This morning at 6:30 we celebrated Lauds from the Office for the Dead and included Holy Communion for first Friday. Afterwards we adjourned to the parish hall for a delicious breakfast of bacon, grits, biscuits and gravy, fresh fruit, coffee and oj prepared by a couple of the men of the parish. I'm very glad to see that more men are attending now that we've moved the time to 6:30, instead of 7. Perhaps we'll have to start something for the women of the parish as well. I'll suggest it and leave it up to them to decide. The great thing is to get people to the church for something other than the Mass. Hard to do these days.
Thursday, November 01, 2007
On November 2, we celebrate the feast of All Souls. It came about through strongly Benedictine influence especially from the Cluniac Congregation in the middle ages. We commemorate all the souls of the faithful departed today. This feast proclaims the doctrine of Purgatory in both its scriptural and traditional bases. It also shows the Church's solicitude for all those who have died, and therefore are in need of our prayers and supplications. May the souls of the faithful departed, through the mercy of God, rest in peace.
Today the Church commemorates all of those who "have gone before us with the sign of peace and are now at rest." This feast was, in the Latin Church, begun with the consecration of the Pantheon in Rome to St. Mary and all Martyrs. Later, in the middle ages, it was moved to November 1.
The readings for today's Mass remind us that "what we will be then," i.e., in heaven, has not yet been revealed to us. We are on our way, becoming what we shall be on that day. They remind us also of that vast throng "which no man could number, of every tribe, language, people and nation," who are washed in the blood of the Lamb (Holy Baptism) and wearing white robes, with palm branches in their hands, give eternal worship with all the angels to the All-holy, and Blessed Trinity of Father, Son, and Holy Ghost, one God, for ever and ever.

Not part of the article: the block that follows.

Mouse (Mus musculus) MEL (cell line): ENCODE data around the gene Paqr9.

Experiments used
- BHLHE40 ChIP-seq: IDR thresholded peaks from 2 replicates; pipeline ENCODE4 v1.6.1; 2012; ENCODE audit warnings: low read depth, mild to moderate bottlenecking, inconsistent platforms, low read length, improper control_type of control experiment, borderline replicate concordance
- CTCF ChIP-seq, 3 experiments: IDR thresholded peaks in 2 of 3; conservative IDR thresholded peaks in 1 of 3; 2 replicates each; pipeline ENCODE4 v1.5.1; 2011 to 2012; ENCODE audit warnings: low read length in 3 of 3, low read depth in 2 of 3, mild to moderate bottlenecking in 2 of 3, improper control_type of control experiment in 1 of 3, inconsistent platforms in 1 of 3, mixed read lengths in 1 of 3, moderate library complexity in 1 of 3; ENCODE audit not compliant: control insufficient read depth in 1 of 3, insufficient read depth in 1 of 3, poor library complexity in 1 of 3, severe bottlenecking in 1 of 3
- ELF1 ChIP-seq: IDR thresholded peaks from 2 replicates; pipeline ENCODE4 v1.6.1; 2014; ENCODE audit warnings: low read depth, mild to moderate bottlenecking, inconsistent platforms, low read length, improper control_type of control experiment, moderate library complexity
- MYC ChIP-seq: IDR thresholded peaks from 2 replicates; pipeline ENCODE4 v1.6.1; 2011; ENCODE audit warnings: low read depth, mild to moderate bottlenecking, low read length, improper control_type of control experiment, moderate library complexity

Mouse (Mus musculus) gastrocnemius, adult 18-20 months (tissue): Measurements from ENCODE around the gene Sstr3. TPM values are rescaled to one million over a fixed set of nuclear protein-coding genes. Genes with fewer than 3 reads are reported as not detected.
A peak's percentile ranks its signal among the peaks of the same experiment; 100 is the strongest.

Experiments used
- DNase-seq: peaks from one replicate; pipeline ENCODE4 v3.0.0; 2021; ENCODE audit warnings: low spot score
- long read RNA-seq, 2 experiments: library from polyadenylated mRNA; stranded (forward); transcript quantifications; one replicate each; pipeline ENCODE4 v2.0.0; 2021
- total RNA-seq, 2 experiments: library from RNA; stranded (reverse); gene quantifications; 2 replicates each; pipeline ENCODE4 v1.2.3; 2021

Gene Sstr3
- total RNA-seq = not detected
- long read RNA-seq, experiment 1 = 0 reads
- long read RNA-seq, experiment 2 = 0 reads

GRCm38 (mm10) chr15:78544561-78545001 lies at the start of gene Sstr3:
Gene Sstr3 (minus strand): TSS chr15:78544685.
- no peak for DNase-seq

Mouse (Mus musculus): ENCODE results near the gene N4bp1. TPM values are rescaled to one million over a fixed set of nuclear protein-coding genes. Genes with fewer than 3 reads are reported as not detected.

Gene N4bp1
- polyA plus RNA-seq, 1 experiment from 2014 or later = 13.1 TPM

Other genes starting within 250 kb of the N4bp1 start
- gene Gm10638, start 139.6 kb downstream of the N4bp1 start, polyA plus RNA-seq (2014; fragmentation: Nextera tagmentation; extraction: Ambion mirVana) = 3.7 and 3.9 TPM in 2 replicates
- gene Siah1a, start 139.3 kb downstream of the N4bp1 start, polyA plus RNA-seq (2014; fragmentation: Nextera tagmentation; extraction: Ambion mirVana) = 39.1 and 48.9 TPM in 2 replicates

Tuesday, October 30, 2007
A group of Muslim scholars sent a letter to various Christian leaders, including the Roman Pontiff. It is a refreshing opening of dialog after many years of standoffishness. Below is a quote from a recent article in Zenit. I suggest reading the full article.
ZENIT [firstname.lastname@example.org] The letter sent by the Muslim scholars, noted the pontifical institute, did "not seek refuge in a convenient one-sided protest," but rather placed "themselves as partners within humanity."The response said that a fundamental point of the open letter sent by the Muslims was common ground, in particular the commandment to love one's neighbor: "Only this can guarantee success in a genuine relationship between culturally and religiously diverse communities.""In addition," the letter continues, "as faith always goes together with good works, as the Koran never fails to repeat, [...] love of God is inseparable from love of neighbor."The text sent by Muslim scholars referred to various Christian texts of the Gospel, and the pontifical institute noted, "This is evidence of deep respect and genuine attentiveness to others, while at the same time of a true scientific spirit. In this respect also, we note the emergence of a new attitude."